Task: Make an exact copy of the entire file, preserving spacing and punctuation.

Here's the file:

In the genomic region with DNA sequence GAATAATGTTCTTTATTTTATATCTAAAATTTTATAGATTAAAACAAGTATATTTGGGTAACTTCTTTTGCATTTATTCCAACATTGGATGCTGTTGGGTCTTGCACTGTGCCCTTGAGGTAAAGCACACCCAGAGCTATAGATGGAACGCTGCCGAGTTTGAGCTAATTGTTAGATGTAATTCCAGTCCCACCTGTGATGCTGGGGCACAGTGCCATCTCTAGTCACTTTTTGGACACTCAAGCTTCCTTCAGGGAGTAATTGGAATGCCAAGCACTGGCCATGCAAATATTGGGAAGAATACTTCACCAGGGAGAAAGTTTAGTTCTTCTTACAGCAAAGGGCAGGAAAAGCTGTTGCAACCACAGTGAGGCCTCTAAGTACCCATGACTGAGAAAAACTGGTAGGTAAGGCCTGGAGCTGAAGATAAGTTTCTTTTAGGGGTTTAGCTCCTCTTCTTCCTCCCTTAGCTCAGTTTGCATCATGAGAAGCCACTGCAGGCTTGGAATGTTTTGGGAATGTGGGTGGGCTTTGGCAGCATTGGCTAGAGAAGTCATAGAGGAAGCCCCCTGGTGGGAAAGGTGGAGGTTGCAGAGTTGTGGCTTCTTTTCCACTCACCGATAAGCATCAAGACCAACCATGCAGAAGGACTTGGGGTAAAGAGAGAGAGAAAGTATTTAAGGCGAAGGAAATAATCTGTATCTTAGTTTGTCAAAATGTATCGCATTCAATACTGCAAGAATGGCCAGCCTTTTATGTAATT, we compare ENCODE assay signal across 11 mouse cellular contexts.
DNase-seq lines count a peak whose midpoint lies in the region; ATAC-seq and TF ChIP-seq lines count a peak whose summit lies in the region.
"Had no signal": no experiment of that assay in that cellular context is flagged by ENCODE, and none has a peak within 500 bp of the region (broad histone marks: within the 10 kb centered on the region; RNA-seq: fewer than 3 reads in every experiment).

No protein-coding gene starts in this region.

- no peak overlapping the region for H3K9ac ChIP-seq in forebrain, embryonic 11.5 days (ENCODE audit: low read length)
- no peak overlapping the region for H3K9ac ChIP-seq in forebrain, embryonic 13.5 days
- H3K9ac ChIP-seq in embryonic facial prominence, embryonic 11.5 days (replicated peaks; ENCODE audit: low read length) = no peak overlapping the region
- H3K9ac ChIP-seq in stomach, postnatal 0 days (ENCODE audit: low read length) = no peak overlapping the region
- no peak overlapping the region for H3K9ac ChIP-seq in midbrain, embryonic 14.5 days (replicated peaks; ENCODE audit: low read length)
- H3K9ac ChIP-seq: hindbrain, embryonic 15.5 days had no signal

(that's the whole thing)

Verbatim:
In the genomic region with DNA sequence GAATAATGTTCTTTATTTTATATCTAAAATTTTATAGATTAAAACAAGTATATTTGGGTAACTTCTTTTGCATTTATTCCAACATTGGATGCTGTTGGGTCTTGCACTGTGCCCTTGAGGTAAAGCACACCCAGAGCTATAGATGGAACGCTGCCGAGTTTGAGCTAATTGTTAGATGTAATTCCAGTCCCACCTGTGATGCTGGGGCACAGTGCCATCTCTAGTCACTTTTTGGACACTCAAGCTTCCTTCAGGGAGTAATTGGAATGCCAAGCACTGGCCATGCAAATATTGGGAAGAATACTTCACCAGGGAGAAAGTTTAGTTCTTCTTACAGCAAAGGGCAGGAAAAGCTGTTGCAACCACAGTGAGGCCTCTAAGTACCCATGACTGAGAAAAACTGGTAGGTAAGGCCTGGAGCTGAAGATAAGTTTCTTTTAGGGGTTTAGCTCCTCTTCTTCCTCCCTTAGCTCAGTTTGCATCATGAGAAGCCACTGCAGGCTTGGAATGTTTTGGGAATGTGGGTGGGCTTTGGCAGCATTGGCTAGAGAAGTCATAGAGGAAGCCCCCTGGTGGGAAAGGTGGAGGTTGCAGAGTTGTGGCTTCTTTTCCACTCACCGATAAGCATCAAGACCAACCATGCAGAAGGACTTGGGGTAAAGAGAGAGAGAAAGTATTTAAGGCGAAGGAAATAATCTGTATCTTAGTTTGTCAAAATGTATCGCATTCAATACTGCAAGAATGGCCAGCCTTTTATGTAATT, we compare ENCODE assay signal across 11 mouse cellular contexts.
DNase-seq lines count a peak whose midpoint lies in the region; ATAC-seq and TF ChIP-seq lines count a peak whose summit lies in the region.
"Had no signal": no experiment of that assay in that cellular context is flagged by ENCODE, and none has a peak within 500 bp of the region (broad histone marks: within the 10 kb centered on the region; RNA-seq: fewer than 3 reads in every experiment).

No protein-coding gene starts in this region.

- no peak overlapping the region for H3K9ac ChIP-seq in forebrain, embryonic 11.5 days (ENCODE audit: low read length)
- no peak overlapping the region for H3K9ac ChIP-seq in forebrain, embryonic 13.5 days
- H3K9ac ChIP-seq in embryonic facial prominence, embryonic 11.5 days (replicated peaks; ENCODE audit: low read length) = no peak overlapping the region
- H3K9ac ChIP-seq in stomach, postnatal 0 days (ENCODE audit: low read length) = no peak overlapping the region
- no peak overlapping the region for H3K9ac ChIP-seq in midbrain, embryonic 14.5 days (replicated peaks; ENCODE audit: low read length)
- H3K9ac ChIP-seq: hindbrain, embryonic 15.5 days had no signal